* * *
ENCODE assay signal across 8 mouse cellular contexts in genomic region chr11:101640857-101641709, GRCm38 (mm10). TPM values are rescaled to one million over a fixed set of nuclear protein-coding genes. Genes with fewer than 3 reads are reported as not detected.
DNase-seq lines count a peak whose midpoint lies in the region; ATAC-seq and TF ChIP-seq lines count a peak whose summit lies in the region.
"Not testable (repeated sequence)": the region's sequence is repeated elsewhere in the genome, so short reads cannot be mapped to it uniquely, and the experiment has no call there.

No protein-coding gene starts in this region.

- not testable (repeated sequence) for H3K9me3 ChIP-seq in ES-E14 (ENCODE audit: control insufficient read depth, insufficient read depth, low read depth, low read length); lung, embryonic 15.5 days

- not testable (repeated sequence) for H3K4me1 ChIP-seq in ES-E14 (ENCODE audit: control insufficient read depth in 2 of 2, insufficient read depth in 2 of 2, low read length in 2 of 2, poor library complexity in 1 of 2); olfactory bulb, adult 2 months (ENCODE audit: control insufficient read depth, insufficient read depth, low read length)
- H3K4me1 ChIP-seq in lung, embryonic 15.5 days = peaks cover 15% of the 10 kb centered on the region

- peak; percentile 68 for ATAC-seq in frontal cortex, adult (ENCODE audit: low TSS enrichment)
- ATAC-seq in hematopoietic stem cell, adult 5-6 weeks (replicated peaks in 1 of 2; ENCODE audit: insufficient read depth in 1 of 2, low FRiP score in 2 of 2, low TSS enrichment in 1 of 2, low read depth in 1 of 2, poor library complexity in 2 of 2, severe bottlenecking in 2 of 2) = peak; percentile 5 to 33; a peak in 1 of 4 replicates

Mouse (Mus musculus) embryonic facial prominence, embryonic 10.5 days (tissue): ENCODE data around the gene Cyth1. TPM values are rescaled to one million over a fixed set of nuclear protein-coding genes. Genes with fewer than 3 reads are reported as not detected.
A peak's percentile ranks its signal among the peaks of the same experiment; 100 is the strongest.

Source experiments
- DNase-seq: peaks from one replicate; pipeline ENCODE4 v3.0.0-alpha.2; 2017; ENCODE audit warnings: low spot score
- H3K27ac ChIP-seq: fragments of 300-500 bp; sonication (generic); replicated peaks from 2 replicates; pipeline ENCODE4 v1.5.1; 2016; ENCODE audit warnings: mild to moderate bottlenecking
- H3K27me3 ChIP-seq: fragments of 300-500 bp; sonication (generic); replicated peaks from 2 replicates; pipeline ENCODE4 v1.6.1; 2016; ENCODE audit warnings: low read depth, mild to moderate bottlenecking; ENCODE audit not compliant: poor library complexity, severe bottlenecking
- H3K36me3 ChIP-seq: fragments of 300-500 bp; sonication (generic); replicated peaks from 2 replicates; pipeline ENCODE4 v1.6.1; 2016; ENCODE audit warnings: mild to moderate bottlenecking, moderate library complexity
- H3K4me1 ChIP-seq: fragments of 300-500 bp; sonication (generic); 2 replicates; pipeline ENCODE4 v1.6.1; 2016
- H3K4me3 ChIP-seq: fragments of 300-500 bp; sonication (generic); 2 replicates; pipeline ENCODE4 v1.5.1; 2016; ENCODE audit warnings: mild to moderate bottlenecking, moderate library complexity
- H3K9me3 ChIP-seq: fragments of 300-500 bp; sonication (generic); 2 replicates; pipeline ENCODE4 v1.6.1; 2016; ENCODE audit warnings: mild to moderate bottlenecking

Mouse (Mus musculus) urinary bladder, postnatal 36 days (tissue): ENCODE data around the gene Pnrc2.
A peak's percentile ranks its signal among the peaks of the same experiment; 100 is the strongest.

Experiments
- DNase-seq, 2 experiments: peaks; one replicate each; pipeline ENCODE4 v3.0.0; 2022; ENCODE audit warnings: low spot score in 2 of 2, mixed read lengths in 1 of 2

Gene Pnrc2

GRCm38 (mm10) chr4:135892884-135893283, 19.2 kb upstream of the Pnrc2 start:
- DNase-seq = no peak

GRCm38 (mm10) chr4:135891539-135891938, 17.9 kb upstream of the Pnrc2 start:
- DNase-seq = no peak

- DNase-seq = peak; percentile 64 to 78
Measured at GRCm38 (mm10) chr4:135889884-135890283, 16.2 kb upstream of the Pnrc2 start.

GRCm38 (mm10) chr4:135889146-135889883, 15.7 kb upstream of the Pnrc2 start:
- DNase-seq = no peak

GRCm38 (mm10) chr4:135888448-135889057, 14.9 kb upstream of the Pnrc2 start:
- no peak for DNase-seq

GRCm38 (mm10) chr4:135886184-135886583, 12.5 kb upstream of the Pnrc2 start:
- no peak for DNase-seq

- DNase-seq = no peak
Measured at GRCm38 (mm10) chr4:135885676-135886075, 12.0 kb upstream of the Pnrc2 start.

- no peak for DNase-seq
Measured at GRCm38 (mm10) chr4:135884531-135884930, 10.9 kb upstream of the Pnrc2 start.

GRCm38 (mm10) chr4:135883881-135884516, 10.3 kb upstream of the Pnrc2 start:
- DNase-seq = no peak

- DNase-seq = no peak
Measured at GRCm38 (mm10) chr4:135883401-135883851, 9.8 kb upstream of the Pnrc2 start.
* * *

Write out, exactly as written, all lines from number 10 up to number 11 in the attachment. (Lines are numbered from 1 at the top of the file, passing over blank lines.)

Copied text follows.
Mouse (Mus musculus) embryonic facial prominence, embryonic 10.5 days (tissue): ENCODE data around the gene Cyth1. TPM values are rescaled to one million over a fixed set of nuclear protein-coding genes. Genes with fewer than 3 reads are reported as not detected.
A peak's percentile ranks its signal among the peaks of the same experiment; 100 is the strongest.